"[T]he presumption of concurrent jurisdiction can be rebutted by an explicit statutory directive, by unmistakable implication from legislative history, or by a clear incompatibility between state-court jurisdiction and federal interests." Gulf Offshore *729 Co. v. Mobil Oil Corp., 453 U.S. 473, 478, 101 S. Ct. 2870, 2875, 69 L. Ed. 2d 784 (1981) (citations omitted). The latter possibility, "clear incompatibility," involves considerations such as "the desirability of uniform interpretation, the expertise of federal judges in federal law, and the assumed greater hospitality of federal courts to peculiarly federal claims." Id. at 483-84, 101 S. Ct. at 2877-78 (footnote omitted).

The first possibility is absent here; RICO does not expressly limit jurisdiction to federal courts. The section of the statute creating a private right of action states, "Any person injured in his business or property by reason of a violation of section 1962 of this chapter may sue therefore in any appropriate United States district court and shall recover threefold the damages he sustains and the cost of his suit, including a reasonable attorney's fee." 18 U.S.C. § 1964(c). The Supreme Court has held that equivalent language in a different statute, "[s]uits ... may be brought in any district court of the United States ...," 29 U.S.C. § 185(a), grants jurisdiction to federal courts but "does not state nor even suggest that such jurisdiction shall be exclusive." Charles Dowd Box Co., 368 U.S. at 506, 82 S. Ct. at 522.

Hence, courts examining this question have focused on the other two possibilities for rebutting the presumption, i.e. that the legislative history of RICO carries an "unmistakable implication" of intended exclusive jurisdiction, or that a "clear incompatibility" makes state courts an improper forum for RICO actions. The courts have divided in their analyses. Compare Kinsey v. Nestor Exploration, Ltd. 1981A, 604 F. Supp. 1365, 1370-71 (E.D.Wash. 1985); County of Cook v. Midcon Corp., 574 F. Supp. 902, 911-12 (N.D.Ill.1983), aff'd 773 F.2d 892 (7th Cir.1984); Maplewood Bank and Trust Co. v. Acorn, Inc., 207 N.J.Super. 590, 593-94, 504 A.2d 819, 820-21 (1985); Greenview Trading v. Hershman & Leicher, P.C., 108 A.D.2d 468, 473, 489 N.Y.S.2d 502, 506 (1985) (all holding that federal courts have exclusive jurisdiction over RICO actions) with Luebke v. Marine National Bank, 567 F. Supp. 1460, 1462 (E.D.Wis.1983); Cianci v. Superior Court, 40 Cal. 3d 903, 221 Cal. Rptr. 575, 576-82, 710 P.2d 375, 376-83 (1985) (both holding that state courts have concurrent jurisdiction), but see id., 221 Cal. Rptr. at 588, 710 P.2d 375 at 388 (Lucas, J., concurring and dissenting). The Circuit Courts of Appeals have not yet tackled this issue, although the Seventh Circuit has indicated a leaning toward finding concurrent jurisdiction. See Midcon, 574 F. Supp. at 905 n. 4.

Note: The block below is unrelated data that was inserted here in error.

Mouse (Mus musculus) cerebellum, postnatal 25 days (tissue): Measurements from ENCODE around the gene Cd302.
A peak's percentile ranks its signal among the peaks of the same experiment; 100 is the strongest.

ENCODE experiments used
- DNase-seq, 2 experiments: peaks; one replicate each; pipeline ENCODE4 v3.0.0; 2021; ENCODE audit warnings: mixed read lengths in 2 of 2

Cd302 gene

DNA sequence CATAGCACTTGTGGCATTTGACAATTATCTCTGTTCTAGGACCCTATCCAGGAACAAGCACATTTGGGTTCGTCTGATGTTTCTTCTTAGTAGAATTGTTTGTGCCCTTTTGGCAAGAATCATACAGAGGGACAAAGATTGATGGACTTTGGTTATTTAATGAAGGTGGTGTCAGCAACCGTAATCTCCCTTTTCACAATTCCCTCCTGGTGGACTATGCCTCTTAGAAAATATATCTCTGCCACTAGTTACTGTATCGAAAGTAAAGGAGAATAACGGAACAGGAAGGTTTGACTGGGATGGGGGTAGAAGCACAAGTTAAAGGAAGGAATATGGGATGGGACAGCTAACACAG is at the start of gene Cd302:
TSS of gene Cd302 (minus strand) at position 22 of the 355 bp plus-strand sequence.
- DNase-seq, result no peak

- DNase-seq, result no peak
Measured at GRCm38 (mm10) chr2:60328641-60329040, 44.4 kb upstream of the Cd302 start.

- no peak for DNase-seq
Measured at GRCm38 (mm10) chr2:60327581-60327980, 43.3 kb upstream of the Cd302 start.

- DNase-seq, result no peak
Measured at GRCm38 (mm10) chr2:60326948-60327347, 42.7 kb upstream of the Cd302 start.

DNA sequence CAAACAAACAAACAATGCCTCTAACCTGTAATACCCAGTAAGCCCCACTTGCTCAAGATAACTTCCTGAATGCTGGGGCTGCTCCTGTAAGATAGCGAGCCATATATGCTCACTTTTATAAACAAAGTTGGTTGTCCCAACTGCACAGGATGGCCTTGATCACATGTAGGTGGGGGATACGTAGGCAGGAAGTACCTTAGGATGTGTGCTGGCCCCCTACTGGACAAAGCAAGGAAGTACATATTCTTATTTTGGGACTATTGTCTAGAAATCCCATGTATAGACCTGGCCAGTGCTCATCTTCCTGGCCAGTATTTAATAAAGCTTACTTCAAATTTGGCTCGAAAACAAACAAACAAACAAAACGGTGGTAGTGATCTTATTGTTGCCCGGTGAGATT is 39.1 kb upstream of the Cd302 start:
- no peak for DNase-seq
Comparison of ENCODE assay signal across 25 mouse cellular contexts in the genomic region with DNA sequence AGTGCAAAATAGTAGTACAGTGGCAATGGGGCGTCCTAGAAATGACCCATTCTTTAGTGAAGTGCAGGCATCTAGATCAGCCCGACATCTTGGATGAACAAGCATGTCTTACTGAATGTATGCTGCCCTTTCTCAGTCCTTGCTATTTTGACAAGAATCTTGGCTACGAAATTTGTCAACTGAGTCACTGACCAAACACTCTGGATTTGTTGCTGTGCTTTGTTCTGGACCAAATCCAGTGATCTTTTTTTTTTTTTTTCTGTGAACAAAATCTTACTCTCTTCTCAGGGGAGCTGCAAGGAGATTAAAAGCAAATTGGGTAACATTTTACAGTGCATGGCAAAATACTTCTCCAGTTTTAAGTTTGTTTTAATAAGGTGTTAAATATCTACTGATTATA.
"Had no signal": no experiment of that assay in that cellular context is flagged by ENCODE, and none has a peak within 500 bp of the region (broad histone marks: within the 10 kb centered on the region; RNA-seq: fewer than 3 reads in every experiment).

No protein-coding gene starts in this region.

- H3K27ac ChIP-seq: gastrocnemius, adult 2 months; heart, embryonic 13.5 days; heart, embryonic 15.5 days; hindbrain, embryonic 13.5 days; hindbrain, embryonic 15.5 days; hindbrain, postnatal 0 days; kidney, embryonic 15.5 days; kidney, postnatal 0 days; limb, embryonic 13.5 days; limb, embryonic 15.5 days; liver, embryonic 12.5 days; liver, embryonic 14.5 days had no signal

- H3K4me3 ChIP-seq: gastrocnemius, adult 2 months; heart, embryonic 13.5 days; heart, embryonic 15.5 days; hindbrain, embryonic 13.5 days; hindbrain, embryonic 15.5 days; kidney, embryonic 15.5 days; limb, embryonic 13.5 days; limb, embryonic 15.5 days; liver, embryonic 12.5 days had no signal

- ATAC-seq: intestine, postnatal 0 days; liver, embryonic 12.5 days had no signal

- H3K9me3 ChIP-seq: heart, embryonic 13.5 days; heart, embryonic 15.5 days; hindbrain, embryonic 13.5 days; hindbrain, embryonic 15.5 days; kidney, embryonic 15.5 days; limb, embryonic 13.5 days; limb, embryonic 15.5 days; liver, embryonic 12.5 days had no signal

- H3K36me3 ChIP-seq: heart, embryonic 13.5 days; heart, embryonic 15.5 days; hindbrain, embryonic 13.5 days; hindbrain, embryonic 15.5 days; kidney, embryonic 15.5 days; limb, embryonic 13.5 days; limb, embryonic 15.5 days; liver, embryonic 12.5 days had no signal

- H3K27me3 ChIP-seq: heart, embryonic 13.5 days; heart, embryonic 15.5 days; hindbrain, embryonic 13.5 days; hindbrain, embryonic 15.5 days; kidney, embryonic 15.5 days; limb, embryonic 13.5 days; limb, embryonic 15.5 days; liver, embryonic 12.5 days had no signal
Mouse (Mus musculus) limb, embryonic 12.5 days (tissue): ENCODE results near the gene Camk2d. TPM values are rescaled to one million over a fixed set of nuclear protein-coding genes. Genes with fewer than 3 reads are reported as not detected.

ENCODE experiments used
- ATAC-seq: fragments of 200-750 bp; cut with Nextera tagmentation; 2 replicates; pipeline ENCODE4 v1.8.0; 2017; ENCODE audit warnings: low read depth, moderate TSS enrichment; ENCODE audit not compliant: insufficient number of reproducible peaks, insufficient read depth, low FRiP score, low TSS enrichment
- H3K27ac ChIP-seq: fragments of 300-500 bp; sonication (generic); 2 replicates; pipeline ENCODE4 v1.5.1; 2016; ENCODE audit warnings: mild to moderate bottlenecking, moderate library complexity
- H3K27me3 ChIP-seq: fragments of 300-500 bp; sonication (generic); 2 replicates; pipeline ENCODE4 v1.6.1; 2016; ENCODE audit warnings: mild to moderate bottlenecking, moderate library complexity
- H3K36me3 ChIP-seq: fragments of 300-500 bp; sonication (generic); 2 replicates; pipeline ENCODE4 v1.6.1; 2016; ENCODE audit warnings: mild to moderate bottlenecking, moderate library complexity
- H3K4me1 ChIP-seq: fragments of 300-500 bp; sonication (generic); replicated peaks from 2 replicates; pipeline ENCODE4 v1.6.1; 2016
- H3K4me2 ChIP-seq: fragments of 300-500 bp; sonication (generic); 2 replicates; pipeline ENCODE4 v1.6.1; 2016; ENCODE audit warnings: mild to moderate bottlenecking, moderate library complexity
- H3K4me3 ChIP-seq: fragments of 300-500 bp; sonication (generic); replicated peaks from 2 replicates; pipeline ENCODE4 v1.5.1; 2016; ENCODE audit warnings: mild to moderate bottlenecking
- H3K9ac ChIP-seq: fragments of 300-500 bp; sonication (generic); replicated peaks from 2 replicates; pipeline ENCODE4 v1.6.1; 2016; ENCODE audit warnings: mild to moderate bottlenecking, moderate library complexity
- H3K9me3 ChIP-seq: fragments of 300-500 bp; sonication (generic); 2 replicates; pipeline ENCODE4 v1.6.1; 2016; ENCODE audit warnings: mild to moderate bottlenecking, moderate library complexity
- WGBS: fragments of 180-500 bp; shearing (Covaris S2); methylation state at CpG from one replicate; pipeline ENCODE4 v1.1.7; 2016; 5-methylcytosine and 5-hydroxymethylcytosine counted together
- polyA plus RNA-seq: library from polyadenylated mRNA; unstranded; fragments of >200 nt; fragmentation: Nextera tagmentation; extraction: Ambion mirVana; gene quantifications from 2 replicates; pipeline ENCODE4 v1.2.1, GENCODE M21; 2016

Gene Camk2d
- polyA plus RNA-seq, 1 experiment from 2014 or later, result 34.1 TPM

Courts finding exclusive federal jurisdiction primarily rely on the following three factors. First, Congress patterned § 1964(c) of RICO after the private remedy provision of the Clayton Act, 15 U.S.C. § 15, which courts had interpreted for nearly fifty years prior to the enactment of RICO as giving exclusive federal jurisdiction, see e.g., General Investment Co. v. Lake Shore & M.S.R. Co., 260 U.S. 261, 43 S. Ct. 106, 67 L. Ed. 244 (1922). But see Redish & Muensch, supra, at 316-17; Marrese v. American Academy of Orthopaedic Surgeons, 726 F.2d 1150, 1152 (7th Cir.1984), rev'd. on other grounds, 470 U.S. 373, 105 S. Ct. 1327, 84 L. Ed. 2d 274 (1985) (questioning whether sound rationales support exclusive federal antitrust jurisdiction). While courts do not contend that any particular rationale for finding exclusive federal jurisdiction over antitrust claims governs the decision as to jurisdiction under RICO, they reason that legislative intent as to RICO can be inferred because, in borrowing the Clayton Act language, legislators must have intended to copy the exclusive jurisdiction that had long existed for antitrust claims. See MidCon, 574 F. Supp. at 912; Acorn, 504 A.2d at 820-21.

Second, courts find that virtually every provision of RICO suggests that Congress envisioned only federal enforcement: 18 U.S.C. § 1961(1) defines certain types of "racketeering activity" with reference to other federal statutes, 18 U.S.C. § 1963 gives federal courts and the federal government special powers in criminal procedures, 18 U.S.C. § 1964 gives federal *730 courts power to order special civil remedies such as divestment; 18 U.S.C. § 1965 provides federal courts with extended venue and subpoena powers; 18 U.S.C. § 1966 authorizes the United States Attorney General and his designees to recommend expedited treatment of RICO lawsuits filed in federal court; 18 U.S.C. § 1967 authorizes closed proceedings when brought by the United States; and 18 U.S.C. § 1968 authorizes the Attorney General and his designees to make investigative demands. Thus, some courts believe that the statute, read as a whole, creates an unmistakable inference of intended exclusive federal jurisdiction. See Kinsey, 604 F.Supp. at 1370-71; Cianci, 221 Cal. Rptr. at 589-91 (Lucas, J., concurring and dissenting).